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Rabbits and hares are close to my heart, and so I decided to wind down this penultimate episode of Season 2 of Hunt Gather Talk all about the lagomorphs — rabbits and hares — but I did it with another guy who loves these animals, my friend Jonathan O’Dell of the Arizona Dept. of Game & Fish.
Jonathan joined me at the start of Season 2 with our episode on squirrel hunting, I thought I’d finish the main series with a rabbit hunting podcast episode.
Every episode of Hunt Gather Talk digs deep into the life, habits, hunting, lore, myth and of course prepping and cooking of a particular animal. Expect episodes on pheasants, rabbits, every species of quail, every species of grouse, wild turkeys, rails, woodcock, pigeons and doves, and huns. Thanks go out to Filson and Hunt to Eat for sponsoring the show!
Jonathan knows as much about the biology and hunting of rabbits and hares as anyone, and this is a super deep dive into the hunting and about how all the various huntable species of jackrabbit, hare or rabbit in North America, and beyond.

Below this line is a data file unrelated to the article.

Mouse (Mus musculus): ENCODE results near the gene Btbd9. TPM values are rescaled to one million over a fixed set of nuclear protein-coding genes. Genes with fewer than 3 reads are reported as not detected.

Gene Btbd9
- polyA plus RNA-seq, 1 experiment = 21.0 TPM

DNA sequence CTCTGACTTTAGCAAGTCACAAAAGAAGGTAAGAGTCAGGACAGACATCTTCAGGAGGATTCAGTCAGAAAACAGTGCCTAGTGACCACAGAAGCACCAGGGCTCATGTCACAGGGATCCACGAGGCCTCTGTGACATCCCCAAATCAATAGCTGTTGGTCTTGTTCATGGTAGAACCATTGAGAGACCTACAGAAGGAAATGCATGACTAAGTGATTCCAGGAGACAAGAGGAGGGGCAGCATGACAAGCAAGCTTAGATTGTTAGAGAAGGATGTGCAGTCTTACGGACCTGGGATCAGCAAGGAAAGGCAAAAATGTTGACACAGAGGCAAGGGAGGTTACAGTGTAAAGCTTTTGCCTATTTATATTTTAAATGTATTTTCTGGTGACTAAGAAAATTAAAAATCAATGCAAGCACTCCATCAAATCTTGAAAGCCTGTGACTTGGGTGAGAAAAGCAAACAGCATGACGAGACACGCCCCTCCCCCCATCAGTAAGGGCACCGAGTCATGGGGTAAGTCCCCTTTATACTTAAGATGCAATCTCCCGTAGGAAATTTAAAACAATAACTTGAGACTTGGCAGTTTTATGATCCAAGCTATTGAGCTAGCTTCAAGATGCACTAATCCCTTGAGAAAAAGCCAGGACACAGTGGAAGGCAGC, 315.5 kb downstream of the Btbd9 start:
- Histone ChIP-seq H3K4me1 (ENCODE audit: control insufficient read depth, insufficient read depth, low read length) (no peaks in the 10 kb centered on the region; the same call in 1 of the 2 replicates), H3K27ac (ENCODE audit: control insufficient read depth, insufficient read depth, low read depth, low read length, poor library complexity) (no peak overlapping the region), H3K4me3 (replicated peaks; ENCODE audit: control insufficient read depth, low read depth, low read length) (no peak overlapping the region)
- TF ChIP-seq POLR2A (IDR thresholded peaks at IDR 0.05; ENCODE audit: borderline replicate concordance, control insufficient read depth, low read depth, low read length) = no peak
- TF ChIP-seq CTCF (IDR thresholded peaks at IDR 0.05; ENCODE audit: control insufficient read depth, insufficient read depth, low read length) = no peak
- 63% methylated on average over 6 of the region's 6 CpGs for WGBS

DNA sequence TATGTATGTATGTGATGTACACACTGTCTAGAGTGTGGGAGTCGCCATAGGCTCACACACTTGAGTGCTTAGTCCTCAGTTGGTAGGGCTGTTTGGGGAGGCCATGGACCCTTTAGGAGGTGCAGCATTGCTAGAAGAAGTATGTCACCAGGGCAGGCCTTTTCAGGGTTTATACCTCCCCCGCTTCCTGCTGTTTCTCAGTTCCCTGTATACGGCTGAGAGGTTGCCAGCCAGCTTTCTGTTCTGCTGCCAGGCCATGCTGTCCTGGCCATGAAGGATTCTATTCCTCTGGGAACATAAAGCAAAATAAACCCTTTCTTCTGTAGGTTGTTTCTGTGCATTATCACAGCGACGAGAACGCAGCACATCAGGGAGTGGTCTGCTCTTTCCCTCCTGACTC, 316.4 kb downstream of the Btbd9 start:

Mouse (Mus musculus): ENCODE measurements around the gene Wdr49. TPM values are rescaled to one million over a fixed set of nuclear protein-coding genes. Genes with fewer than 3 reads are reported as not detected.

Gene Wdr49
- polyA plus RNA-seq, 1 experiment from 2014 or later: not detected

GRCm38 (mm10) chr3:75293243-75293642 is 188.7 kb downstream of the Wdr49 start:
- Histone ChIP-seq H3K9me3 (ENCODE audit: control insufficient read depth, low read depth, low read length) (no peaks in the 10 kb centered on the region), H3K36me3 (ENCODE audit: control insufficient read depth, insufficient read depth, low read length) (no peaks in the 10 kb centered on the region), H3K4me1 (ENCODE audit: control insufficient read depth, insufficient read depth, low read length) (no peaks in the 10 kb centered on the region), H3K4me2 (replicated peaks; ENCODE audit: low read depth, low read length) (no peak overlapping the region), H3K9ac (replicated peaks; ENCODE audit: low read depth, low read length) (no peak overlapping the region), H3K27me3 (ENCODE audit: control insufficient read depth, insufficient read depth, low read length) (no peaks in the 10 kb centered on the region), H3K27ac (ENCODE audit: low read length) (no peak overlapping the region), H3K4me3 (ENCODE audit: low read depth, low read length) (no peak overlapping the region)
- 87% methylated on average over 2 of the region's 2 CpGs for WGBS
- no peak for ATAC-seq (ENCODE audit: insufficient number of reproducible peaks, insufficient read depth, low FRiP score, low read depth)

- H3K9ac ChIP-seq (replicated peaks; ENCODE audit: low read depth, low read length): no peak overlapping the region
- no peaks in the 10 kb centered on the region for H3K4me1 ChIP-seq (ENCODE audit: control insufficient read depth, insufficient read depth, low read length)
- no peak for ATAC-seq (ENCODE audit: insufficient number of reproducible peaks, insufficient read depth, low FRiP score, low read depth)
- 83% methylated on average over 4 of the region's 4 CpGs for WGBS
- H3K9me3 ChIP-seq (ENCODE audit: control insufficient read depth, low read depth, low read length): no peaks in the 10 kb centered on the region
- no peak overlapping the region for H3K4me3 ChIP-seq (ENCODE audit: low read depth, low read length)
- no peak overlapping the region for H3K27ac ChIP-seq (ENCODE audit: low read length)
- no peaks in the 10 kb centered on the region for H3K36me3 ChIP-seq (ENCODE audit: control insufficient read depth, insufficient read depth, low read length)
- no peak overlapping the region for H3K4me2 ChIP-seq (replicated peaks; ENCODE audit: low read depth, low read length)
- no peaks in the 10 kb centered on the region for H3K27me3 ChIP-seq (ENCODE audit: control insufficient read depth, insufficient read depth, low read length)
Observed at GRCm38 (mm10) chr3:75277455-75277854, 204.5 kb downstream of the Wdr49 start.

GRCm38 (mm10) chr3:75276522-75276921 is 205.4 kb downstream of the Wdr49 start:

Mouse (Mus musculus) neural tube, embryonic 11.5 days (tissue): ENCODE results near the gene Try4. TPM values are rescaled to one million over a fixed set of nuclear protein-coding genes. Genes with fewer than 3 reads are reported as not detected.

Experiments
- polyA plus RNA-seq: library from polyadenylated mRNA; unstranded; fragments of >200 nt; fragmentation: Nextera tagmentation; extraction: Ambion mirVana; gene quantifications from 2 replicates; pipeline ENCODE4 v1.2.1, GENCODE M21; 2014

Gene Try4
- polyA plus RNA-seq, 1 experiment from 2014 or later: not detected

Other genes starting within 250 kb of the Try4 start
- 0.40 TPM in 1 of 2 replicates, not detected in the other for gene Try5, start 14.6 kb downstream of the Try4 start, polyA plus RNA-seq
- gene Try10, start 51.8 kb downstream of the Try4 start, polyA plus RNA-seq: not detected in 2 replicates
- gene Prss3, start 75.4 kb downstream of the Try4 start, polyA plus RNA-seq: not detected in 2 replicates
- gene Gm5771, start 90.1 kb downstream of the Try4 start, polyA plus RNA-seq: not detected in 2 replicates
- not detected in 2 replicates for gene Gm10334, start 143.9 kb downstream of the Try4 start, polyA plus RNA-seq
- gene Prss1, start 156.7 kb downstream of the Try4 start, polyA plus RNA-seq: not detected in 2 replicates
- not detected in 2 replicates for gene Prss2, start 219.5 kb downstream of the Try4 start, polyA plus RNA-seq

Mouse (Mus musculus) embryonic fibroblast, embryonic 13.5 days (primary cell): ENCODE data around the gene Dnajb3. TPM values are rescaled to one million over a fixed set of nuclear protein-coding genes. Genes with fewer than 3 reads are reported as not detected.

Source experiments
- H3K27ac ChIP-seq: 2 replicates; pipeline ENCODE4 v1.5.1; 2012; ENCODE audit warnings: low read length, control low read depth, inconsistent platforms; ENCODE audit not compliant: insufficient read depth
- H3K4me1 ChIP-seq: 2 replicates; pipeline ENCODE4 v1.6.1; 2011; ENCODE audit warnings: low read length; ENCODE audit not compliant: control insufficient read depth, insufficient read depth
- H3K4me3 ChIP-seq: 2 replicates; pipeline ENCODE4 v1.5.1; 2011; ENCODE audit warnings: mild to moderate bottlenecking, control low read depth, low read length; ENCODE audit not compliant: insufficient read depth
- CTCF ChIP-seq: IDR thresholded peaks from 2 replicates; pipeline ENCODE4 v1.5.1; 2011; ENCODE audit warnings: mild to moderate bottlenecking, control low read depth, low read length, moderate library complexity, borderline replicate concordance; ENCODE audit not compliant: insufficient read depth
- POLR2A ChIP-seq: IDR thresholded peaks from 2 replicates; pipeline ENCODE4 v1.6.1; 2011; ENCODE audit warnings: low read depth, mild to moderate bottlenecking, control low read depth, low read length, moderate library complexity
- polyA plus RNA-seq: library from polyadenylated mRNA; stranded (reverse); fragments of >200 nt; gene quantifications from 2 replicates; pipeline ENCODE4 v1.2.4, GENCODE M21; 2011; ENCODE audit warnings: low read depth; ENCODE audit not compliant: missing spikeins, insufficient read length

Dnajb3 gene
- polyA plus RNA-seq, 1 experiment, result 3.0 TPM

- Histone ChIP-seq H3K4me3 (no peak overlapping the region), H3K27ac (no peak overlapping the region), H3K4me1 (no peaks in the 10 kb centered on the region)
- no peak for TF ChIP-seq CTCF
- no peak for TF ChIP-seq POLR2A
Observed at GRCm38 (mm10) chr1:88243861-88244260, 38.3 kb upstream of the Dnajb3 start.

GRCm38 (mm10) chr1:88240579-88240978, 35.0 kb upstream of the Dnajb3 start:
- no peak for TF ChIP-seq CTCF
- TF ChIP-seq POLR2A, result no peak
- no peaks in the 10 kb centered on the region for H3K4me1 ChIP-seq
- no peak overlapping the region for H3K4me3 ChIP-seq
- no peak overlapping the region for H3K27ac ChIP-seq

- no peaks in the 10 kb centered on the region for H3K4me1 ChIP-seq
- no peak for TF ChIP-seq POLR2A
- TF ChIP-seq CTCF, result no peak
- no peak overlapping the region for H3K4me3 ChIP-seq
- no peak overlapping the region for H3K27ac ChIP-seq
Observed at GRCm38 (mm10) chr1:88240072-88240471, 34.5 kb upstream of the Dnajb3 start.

For more information on these topics, here are some helpful links:
- A good overview about the biology of the hares and rabbits.
- Disgusting, but common: The botfly you can sometimes find in rabbits and hares.
- A wolpertinger, the original jackalope.
- You can find all my recipes for rabbits and hares here.
- My all time favorite cottontail recipe? Buttermilk fried rabbit.
- My most famous rabbit recipe: Sardinian hare stew, featured on Meateater.
- “Where’s My Hasenpfeffer!” says the king in Looney Tunes. OK, here it is… my recipe for German hasenpfeffer.
I am bringing back Hunt Gather Talk with the hopes that your generosity can help keep it going season after season. Think of this like public radio, only with hunting and fishing and wild food and stuff. No, this won’t be a “pay-to-play” podcast, so you don’t necessarily have to chip in. But I am asking you to consider it. Every little bit helps to pay for editing, servers, and, frankly to keep the lights on here. Thanks in advance for whatever you can contribute!
You can find an archive of all my episodes here, and you can subscribe to the podcast here via RSS.
My grandfather hunted throughout Arizona, but frequently found rabbits, particularly in the Sonoran desert, to often be teaming with worms; refused to ever eat them, and as a result of his stories, I’ve also avoided them. Do you find this to be a common issue?
Ty: Not common, but yes, they can have worms sometimes. I tend to hunt them in January. Their parasite load can be lower then.